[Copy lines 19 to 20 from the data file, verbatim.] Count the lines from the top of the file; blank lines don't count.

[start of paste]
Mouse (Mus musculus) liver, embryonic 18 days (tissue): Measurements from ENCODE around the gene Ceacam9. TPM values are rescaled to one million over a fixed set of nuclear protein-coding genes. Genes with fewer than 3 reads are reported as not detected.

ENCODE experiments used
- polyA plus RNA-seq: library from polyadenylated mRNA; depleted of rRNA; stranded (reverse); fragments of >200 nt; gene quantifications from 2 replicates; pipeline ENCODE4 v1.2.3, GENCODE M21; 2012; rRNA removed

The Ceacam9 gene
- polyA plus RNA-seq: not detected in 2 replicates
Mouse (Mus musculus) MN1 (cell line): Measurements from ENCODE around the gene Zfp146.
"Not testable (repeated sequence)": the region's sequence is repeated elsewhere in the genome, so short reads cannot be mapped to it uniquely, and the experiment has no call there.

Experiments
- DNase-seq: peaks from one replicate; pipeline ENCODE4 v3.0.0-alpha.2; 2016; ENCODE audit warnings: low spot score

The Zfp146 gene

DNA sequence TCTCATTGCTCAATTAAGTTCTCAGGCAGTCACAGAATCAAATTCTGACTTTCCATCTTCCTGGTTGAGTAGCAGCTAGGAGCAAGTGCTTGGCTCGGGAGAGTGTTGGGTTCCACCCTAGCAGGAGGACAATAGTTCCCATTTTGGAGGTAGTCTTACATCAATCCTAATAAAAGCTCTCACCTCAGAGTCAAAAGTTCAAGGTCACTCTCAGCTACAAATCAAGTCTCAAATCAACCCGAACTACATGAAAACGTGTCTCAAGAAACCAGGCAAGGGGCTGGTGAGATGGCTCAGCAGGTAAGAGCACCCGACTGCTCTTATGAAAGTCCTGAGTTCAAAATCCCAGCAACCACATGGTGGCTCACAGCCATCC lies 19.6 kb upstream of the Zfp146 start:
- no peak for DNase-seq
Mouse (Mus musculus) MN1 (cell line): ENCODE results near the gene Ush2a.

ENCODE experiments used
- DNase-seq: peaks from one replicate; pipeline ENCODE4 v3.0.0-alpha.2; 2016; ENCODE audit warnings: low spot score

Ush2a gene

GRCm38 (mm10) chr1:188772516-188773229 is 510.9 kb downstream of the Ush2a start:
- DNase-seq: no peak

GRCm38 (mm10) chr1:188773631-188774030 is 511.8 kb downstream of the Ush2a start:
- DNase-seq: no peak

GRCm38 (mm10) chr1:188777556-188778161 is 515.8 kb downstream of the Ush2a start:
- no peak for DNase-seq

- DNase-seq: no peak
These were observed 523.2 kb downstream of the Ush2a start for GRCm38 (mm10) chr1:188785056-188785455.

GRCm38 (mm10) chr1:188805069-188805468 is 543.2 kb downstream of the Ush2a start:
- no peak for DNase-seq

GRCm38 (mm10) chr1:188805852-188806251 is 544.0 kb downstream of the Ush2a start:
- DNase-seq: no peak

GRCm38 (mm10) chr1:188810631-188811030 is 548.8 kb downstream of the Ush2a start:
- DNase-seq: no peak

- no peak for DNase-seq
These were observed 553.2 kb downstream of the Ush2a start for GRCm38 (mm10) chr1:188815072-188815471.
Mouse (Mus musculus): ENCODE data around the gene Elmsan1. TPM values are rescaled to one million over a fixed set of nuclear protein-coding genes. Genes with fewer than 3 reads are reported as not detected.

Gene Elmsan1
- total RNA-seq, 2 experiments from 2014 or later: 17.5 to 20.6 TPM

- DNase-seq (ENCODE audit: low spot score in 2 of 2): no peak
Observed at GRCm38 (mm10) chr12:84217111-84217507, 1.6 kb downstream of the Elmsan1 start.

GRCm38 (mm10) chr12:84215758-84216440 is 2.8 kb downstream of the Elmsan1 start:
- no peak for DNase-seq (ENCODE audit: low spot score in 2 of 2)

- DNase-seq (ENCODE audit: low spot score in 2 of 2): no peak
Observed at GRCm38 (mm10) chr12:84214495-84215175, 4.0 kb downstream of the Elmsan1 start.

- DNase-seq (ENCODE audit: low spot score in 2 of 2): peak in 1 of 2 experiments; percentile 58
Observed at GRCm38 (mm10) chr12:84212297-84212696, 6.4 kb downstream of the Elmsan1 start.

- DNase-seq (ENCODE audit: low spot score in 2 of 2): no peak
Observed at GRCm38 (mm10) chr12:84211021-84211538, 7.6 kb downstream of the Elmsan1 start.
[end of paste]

GRCm38 (mm10) chr1:188773631-188774030 is 511.8 kb downstream of the Ush2a start:
- DNase-seq: no peak